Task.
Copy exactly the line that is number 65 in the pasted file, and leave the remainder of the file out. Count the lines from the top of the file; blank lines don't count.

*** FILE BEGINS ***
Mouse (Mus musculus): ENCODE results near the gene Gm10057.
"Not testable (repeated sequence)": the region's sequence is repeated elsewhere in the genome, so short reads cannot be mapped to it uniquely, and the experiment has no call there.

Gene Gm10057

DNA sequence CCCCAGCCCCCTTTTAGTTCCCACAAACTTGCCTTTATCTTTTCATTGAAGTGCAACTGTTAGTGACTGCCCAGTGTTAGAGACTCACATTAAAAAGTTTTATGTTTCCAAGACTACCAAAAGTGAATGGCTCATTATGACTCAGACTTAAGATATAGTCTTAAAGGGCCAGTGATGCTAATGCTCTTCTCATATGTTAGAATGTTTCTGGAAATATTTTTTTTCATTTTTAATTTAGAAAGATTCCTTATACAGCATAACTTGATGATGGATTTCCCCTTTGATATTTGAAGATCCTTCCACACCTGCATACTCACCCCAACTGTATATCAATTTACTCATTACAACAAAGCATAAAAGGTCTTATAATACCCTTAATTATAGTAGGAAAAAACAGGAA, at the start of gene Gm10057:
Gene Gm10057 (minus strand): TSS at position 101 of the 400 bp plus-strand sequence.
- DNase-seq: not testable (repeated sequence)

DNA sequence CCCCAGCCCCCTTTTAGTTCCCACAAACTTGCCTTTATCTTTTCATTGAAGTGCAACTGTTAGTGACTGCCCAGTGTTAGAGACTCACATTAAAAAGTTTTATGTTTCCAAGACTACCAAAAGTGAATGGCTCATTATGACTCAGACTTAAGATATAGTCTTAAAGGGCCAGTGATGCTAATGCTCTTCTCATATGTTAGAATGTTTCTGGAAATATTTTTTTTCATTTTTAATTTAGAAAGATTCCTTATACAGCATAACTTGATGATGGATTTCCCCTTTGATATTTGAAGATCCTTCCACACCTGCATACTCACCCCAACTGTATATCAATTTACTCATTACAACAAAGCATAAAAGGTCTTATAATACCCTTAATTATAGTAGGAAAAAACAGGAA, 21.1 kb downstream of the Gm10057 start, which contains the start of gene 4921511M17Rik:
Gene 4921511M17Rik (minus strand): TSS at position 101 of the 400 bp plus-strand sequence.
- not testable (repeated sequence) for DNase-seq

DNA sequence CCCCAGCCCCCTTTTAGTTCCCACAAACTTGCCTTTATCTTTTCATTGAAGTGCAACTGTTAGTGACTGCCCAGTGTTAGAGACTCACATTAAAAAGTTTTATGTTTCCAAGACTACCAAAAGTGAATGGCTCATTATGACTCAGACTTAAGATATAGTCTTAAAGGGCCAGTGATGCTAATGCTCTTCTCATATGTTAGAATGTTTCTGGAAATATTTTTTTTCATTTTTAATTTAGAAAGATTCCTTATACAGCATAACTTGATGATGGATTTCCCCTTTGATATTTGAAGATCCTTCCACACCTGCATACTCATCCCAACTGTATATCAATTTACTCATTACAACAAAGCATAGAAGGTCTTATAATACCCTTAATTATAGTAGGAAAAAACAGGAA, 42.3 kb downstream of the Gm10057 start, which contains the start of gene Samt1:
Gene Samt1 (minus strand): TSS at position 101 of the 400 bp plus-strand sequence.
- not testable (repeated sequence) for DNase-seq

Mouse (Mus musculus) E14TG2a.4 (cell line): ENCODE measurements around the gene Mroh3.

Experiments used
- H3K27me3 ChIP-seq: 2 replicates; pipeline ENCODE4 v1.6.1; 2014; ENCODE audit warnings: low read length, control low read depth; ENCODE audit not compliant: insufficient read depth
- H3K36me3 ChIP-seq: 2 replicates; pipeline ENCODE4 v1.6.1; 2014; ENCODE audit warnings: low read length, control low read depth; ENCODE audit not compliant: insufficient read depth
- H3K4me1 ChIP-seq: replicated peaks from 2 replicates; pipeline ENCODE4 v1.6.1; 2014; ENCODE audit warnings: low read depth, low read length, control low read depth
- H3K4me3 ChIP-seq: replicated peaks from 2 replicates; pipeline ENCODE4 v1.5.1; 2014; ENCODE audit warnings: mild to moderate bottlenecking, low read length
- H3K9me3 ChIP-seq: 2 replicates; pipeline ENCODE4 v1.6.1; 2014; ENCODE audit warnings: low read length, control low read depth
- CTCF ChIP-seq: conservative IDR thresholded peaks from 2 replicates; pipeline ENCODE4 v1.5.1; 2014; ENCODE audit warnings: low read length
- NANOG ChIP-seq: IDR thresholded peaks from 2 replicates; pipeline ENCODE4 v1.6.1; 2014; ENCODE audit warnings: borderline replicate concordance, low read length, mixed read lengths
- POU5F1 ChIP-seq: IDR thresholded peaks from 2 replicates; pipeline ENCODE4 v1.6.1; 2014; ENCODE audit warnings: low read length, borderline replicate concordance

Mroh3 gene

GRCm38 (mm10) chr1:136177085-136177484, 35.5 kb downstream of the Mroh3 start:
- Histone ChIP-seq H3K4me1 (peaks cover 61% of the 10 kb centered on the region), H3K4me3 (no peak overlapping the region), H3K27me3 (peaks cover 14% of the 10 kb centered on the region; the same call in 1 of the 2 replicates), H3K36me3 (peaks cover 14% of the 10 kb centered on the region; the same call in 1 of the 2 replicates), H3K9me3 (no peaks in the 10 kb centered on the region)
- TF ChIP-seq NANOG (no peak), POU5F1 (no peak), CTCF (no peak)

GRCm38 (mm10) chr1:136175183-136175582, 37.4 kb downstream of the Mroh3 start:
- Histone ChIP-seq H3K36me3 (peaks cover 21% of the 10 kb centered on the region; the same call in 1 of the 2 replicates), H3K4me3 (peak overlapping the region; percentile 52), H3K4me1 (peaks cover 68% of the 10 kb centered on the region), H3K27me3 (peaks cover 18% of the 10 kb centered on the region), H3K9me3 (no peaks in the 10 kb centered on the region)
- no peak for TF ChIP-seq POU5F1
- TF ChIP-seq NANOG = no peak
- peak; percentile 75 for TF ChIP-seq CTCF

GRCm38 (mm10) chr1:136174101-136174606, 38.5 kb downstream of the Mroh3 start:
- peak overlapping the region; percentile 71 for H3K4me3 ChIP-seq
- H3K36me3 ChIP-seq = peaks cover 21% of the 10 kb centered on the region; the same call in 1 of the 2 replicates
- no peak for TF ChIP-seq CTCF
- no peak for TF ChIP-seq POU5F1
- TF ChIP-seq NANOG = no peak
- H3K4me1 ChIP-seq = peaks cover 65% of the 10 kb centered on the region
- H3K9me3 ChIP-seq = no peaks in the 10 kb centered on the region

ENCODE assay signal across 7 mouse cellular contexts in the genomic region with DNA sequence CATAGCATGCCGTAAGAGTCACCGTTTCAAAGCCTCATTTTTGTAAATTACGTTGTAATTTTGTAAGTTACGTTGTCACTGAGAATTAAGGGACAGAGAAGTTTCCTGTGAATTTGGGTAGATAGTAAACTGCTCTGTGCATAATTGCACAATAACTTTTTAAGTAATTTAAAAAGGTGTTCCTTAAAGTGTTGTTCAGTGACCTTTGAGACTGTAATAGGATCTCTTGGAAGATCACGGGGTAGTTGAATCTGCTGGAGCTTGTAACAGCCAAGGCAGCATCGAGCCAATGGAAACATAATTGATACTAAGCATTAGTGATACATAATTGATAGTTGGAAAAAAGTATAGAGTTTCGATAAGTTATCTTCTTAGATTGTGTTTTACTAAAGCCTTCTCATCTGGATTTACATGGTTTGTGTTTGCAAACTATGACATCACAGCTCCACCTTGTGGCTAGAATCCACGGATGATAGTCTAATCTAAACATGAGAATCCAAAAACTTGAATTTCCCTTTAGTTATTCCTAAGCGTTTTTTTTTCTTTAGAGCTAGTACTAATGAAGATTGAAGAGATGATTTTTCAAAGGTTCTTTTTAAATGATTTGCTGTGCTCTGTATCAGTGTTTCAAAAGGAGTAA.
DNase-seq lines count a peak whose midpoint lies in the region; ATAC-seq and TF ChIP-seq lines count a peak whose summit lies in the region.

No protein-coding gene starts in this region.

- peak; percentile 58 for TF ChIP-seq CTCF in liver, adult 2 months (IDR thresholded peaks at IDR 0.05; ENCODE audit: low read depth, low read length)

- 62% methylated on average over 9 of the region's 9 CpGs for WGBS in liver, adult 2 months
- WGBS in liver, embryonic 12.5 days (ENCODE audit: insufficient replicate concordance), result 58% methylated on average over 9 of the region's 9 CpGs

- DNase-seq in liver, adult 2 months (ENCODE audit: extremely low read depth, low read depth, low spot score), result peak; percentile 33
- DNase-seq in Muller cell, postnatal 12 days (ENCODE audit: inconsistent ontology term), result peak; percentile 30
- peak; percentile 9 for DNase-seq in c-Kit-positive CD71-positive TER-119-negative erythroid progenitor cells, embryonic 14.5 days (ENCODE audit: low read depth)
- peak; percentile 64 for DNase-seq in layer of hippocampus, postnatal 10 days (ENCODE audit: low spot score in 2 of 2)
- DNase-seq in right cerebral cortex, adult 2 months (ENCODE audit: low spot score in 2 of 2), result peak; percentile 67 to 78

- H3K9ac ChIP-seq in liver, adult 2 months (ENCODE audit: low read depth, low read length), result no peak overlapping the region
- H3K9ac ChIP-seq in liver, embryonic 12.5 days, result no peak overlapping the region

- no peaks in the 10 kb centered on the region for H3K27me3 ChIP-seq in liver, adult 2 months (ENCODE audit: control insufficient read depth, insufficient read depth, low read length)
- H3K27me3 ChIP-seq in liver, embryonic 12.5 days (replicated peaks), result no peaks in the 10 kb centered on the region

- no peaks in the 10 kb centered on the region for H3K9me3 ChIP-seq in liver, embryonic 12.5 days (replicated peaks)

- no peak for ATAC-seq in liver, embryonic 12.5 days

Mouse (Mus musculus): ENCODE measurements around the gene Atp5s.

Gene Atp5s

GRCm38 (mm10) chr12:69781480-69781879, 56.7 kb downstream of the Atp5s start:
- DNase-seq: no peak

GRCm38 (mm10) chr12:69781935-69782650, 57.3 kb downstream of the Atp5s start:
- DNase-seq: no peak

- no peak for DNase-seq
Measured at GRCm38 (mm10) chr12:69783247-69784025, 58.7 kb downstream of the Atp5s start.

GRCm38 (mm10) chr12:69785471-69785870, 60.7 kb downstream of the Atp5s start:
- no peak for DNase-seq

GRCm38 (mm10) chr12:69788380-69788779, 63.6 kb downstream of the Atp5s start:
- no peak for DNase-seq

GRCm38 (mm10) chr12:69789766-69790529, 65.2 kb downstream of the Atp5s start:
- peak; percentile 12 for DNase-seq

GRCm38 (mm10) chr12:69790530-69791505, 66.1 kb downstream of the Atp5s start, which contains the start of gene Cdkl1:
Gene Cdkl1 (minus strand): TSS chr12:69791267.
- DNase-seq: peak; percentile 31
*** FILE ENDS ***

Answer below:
GRCm38 (mm10) chr12:69785471-69785870, 60.7 kb downstream of the Atp5s start: